The third hat was tossed Into
the city schooL board ring early
Monday when Dick Maguire, 31,
filed petition to have his name
placed on the ballot as candidate
for director. Date of election is
June 16.
Maguire, son of J. F. Maguire,
veteran real estate dealer of this
city, returned recently after
spending the past five years in
Honolulu where he was inter
ested in radio work.r Maguire
will now make his home here
and be in business with his
Young Maguire attended local
schools, entering old Central
school and later was graduated
from Klamath Union high school.
He Is married and with wife and
young daughter, Patricia, reside
on Portland street. Maguire said
he had been interested in the
progress of local schools and had
decided to enter the race as he
felt "a younger man would be
an asset to the board."
Others who have filed for the
positions, of which there are two
vacancies, include Howard Barn
hisel and G. C. Blohm.
Millhands Reject
Mediation Formula
OLYMPIA. Wash., May 26
(UP) Four hundred Interna
tional Woodworkers of America
(CIO) delegates tonight rejected
a national defense mediation
board formula for ending the
strike of 12,000 western Wash
ington millhands and loggers.
The union meeting also called
on locals who had acquiesced to
settlements for less than the
original demands to return to
the IWA's stipulations of May 9,
when the strike began.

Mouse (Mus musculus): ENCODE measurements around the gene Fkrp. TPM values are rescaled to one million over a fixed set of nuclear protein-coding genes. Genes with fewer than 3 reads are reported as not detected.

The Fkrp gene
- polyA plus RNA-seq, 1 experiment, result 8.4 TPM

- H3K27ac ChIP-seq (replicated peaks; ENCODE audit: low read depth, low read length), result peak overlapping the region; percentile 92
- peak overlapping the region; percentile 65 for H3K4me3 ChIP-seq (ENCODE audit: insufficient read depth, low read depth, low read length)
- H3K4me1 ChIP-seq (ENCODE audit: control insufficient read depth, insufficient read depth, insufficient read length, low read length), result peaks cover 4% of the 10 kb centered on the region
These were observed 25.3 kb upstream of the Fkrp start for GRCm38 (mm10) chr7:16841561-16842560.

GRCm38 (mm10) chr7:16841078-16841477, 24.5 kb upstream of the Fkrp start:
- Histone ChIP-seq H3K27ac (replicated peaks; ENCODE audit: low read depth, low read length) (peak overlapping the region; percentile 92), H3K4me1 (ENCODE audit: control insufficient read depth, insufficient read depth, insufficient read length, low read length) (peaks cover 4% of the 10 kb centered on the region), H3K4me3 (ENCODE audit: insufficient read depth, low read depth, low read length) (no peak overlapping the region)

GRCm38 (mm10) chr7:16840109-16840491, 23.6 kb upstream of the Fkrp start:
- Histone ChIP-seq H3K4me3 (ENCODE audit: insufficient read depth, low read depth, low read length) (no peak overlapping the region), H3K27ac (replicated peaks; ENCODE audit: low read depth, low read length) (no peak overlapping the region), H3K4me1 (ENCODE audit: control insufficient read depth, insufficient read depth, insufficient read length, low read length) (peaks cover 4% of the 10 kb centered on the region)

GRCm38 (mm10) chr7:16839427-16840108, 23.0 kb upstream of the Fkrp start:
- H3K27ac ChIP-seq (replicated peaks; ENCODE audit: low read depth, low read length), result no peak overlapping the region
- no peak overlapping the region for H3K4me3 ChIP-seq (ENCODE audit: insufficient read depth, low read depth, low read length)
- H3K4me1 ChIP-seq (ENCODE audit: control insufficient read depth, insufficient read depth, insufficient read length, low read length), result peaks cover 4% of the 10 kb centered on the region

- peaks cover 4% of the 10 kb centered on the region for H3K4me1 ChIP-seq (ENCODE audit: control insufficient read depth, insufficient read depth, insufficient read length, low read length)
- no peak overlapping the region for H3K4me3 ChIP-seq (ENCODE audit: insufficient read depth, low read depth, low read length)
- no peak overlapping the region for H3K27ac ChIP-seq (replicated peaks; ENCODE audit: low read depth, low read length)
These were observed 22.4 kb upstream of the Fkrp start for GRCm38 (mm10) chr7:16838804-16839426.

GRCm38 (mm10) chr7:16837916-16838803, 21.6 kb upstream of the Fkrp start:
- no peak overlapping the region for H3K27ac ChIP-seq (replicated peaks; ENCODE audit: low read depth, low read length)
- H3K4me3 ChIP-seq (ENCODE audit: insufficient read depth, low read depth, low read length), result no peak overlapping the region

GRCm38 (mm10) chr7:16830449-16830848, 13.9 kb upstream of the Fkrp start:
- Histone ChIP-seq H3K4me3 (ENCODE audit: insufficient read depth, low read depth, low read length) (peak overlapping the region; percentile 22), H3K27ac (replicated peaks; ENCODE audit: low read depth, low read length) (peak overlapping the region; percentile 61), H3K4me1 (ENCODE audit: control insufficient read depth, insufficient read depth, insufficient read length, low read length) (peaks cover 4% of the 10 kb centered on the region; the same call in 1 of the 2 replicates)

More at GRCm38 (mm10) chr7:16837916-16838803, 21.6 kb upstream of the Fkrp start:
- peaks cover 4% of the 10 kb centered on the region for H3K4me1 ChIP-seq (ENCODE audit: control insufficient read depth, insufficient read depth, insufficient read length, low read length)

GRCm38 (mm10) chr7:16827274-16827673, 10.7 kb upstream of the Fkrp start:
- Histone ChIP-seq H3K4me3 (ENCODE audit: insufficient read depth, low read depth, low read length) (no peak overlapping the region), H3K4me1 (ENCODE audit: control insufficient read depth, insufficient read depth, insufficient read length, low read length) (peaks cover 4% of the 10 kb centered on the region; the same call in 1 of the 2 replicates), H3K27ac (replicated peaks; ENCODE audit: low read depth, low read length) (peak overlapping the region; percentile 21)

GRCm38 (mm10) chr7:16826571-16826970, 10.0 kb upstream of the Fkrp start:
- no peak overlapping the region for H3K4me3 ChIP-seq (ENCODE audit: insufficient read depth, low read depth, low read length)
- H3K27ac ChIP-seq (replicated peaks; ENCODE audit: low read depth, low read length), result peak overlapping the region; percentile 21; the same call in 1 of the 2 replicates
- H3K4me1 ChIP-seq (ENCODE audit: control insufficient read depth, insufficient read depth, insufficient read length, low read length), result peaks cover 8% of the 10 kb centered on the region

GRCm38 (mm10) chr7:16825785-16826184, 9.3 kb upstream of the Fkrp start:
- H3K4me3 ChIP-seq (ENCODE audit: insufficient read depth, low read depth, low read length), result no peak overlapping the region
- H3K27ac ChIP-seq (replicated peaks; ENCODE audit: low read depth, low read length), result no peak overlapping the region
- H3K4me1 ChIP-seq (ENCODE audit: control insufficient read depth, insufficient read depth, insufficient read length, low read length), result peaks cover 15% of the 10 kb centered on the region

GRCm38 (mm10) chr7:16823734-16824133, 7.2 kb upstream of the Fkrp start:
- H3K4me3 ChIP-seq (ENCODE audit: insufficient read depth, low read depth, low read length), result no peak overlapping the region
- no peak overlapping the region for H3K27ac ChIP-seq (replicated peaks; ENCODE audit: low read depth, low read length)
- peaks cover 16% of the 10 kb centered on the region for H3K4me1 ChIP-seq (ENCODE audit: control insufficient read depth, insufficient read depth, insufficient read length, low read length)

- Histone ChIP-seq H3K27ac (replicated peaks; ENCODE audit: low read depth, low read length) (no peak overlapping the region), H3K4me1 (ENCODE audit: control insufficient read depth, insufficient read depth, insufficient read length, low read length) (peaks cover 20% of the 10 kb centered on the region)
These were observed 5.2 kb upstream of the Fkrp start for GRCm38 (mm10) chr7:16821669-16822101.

O. M. Orton, international
president, said today's decision
would bo referred to locals for
The employers negotiating
committee already had approved
the board's formula, announced
last Friday. The plan called for
appointment of a committee to
study northwest lumber dis
putes; for an Immediate return
to work: acceptance of a union'
maintenance agreement offered
by employers; and a basic wage
increase of 7 M cents an hour.
channels from there to Ger
many" and to the fact that Frit.
Wcldmann, German consul there.
Is a "trusted lieutenant" of Adolf
Germany has thought, the wit
ness said, that if the United
States got Into a war, it would
be with Japan, "and therefore
a large part of the German ef
forts have been concentrated on
the west coast."
Krebs testified that he had
gone to Germany from Moscow
In 1933, later broke with the
communist Internationale and
became a gestapo agent. He
learned, he said, that the real
aim of Germany was "world
Hood Avengers Battle Bismarck
' ; ; ' " "T
Barber Shops
To Close at